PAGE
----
Certificate of Deletion

How and Where to Submit a Certificate of Deletion for your Vessel?

If you are the owner of a vessel that has been removed from the database of registered vessels maintained by the United States Coast Guard (USCG), then you will be required to provide the USCG with a Certificate of Deletion. This certificate serves as proof that all official documents about your vessel have been completely and utterly purged from the possession of the USCG. Did you realize that even if you sell your vessel, it is your responsibility to delete all the paperwork associated with it? Well, now you do! When sending in your application for a Certificate of Deletion, there are a few things that you really must keep in mind.

Your Application Must Be Notarized

If you are submitting your Certificate of Deletion in person, one of the department personnel will complete this step before filing your document. If you submit your Certificate of Deletion by mail, you are responsible for doing it yourself. Before submitting it to the Department of Natural Resources, you must obtain a public notary if you send it via the United States Postal Service. This task must be notarized before it can be submitted. 

The price for this treatment might vary from $25 to $35, but you should expect to pay somewhere in that range on average. If you choose a notary, you must ensure they are legally permitted to stamp official government papers with an official state or federal seal. If this is not the case, the Department of Natural Resources will not recognize the certificate.

The USCG Does Not Accept Faxed or E-Mailed Applications for Certificate of Deletion

Consider a few things to consider if you want to abandon your yacht. To begin, the USCG does not accept electronic or facsimile transmissions of applications. Mailing or hand-delivering the paperwork is the official USCG procedure. If you want to send them in through mail or fax, you’ll need to schedule a submission appointment with your regional Coast Guard office beforehand. Once you obtain your Certificate of Deletion, you should do your bit to safeguard the environment by having all the gasoline in your boat removed in an eco-friendly manner.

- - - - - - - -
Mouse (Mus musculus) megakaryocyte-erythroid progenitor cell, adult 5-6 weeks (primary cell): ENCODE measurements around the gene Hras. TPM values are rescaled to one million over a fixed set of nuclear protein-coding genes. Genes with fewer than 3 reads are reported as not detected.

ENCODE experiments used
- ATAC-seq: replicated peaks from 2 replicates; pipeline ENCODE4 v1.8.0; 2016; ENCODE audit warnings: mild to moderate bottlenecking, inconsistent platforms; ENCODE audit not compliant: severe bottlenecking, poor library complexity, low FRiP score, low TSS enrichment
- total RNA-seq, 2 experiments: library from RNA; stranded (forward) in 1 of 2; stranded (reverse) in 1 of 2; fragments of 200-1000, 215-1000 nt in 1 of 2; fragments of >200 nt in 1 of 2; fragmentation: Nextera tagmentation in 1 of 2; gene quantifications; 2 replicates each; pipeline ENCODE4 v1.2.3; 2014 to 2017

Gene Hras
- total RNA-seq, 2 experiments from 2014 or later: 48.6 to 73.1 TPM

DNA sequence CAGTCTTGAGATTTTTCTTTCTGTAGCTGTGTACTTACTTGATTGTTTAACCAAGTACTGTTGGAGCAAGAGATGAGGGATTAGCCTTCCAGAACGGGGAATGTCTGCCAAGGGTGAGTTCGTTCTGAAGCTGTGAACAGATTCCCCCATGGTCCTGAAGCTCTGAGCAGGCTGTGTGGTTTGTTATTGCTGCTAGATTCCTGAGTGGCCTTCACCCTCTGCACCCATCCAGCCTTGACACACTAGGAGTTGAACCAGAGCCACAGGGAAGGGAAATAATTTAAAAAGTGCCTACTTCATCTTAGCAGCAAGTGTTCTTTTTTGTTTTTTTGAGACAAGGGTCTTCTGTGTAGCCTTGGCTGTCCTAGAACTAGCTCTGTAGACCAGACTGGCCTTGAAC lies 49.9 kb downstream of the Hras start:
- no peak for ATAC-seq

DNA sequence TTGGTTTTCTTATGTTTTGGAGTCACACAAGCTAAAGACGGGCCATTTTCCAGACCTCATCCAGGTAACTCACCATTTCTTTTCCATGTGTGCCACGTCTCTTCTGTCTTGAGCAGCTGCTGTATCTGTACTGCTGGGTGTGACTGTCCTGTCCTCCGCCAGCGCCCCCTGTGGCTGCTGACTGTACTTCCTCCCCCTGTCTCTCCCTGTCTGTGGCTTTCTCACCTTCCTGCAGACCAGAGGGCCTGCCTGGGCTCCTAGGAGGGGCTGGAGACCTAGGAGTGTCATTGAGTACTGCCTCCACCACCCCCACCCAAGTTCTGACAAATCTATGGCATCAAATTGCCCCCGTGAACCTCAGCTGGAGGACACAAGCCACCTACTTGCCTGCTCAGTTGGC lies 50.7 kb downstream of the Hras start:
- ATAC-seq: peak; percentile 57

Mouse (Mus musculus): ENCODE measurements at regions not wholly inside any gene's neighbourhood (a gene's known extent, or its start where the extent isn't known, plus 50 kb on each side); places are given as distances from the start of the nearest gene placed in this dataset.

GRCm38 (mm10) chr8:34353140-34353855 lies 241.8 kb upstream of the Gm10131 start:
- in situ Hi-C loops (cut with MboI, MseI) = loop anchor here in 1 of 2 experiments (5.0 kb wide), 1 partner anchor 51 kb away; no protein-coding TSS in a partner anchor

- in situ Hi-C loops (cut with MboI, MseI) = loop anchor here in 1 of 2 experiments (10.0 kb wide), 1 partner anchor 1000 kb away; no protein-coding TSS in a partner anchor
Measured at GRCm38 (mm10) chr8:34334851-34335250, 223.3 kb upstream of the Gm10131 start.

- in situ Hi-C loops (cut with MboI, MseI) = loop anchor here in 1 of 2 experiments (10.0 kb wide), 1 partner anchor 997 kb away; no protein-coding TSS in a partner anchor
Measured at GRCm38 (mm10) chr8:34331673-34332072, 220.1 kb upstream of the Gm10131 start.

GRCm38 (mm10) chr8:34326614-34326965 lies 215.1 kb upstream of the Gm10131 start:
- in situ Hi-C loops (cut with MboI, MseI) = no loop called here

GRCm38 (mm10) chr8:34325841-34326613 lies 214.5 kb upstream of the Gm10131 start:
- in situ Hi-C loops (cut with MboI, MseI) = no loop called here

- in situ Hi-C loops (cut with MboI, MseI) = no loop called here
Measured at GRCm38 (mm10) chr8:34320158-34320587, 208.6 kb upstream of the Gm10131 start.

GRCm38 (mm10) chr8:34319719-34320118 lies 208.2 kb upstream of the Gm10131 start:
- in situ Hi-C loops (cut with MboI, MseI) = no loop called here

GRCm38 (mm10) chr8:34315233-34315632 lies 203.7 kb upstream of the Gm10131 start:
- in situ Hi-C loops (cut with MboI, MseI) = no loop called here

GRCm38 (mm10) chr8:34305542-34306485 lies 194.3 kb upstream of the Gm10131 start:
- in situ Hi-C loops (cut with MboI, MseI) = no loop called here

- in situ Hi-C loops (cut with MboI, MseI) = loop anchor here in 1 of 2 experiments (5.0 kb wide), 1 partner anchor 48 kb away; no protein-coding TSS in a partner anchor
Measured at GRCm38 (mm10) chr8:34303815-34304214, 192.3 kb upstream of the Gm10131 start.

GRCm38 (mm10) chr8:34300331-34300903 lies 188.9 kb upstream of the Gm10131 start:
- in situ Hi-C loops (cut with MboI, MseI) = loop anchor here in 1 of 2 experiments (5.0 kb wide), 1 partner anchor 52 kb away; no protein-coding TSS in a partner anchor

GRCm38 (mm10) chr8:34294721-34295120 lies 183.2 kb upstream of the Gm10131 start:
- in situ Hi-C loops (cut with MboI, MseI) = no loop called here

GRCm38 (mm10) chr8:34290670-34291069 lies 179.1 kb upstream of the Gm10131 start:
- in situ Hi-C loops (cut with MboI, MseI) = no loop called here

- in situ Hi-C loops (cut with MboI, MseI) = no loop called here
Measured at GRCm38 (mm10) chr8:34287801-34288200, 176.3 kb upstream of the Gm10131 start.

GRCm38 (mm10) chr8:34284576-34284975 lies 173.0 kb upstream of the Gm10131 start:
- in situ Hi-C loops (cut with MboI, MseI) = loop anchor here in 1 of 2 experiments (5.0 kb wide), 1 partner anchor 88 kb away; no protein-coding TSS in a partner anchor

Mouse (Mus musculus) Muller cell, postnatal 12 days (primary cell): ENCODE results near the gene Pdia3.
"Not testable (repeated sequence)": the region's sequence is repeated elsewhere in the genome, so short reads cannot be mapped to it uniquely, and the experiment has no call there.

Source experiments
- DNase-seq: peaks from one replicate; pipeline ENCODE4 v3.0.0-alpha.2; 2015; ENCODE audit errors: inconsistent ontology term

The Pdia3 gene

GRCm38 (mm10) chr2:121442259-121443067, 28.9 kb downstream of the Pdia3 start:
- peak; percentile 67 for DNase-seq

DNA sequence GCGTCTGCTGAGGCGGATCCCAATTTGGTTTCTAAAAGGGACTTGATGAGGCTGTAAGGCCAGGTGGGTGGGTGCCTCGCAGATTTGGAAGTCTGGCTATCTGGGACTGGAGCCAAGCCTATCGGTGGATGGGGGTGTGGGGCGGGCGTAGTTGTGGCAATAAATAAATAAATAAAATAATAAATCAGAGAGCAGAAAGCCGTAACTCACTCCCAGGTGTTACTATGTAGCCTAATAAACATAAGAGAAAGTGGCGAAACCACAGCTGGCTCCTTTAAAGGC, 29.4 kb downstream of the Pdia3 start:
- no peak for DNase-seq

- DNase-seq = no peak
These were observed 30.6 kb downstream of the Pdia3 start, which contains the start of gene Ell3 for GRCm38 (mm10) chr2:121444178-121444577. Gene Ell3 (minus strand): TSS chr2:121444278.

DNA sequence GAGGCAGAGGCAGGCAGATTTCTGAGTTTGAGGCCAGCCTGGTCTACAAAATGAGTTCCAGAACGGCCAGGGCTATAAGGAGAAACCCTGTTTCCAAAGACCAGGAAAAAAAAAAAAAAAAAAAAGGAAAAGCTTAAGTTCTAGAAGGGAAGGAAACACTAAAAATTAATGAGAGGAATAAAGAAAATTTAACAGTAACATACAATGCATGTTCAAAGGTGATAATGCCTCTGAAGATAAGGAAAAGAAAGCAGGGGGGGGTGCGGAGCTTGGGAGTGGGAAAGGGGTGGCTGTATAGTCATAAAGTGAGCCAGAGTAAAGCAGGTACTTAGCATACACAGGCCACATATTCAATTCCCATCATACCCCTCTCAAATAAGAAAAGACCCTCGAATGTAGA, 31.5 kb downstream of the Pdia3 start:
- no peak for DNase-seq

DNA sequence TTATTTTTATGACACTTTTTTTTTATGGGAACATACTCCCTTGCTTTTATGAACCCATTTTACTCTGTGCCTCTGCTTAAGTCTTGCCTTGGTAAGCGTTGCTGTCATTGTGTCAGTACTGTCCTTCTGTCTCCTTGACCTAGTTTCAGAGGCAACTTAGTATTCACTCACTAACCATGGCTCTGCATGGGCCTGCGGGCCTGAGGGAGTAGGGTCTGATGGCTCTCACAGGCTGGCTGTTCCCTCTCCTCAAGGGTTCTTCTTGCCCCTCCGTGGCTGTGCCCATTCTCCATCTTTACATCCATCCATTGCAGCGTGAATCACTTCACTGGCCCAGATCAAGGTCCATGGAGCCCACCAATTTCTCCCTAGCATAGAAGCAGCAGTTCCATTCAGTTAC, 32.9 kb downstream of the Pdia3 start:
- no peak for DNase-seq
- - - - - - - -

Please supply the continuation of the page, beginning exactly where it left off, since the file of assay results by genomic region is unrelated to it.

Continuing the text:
There will be a fuel line leading from the boat’s tank to any diesel or gas engines, and that gasoline will need to be drained before the boat can be towed. Make sure you use a powerful enough pump to avoid spilling any of it into the water. Due to the potential for adverse environmental effects, it is therefore important that an expert supervise the work.

You Must Include a Copy Of The Bill Of Sale Or Registration Agreement

The Bill of Sale must be submitted with the Certificate of Deletion if the vessel is to be sold privately. To ensure appropriate processing, please provide the Bill of Sale within one week after completing the original form if you did not have it on hand while filling it out. Include details on any mortgages, liens, or other outstanding debts, whether you want to sell the boat via a broker or agent or if you plan to sell the boat on your own. In the unfortunate but common event that a buyer of your vessel fails to settle any outstanding obligations on it before taking ownership, you will continue to be responsible for them. Suppose this occurs and the outstanding debts are not cleared from the title database beforehand. In that case, the buyer may be unable to take legal ownership of the vessel after registration is transferred to them.

Certificate of Deletion

Your Boat’s Hull Number and Name Must Be Removed from All Official Paperwork.

Before the HIN and boat name are removed from the vessel’s paperwork, a Certificate of Deletion cannot be filed. Some exceptions exist, such as when a person has died, or their property has been seized. In each case, you should contact the marina owner to inform them that you will no longer be using their dock space. There are no rules against changing the HIN or boat name if the vessel is not recorded. 

You should try to do so if at all feasible, however. In the unfortunate event that your boat is lost, stolen, or abandoned and is never returned to you, having a name for it might be a lifesaver. In the event of a boating accident, this not only facilitates the recovery of the legitimate owner but also streamlines the determination of property ownership. Things may become very confusing, very fast, when no names on boats are involved in an accident. Even if it isn’t your own, having a name on your boat may greatly assist.

Contact Maritime Documentation Center at 800-535-8570 to request a free, no-obligation Certificate of Deletion (COD). Our specialists will gather the necessary information and help you through the process of getting your boat removed from official records. We look forward to helping you with this important task!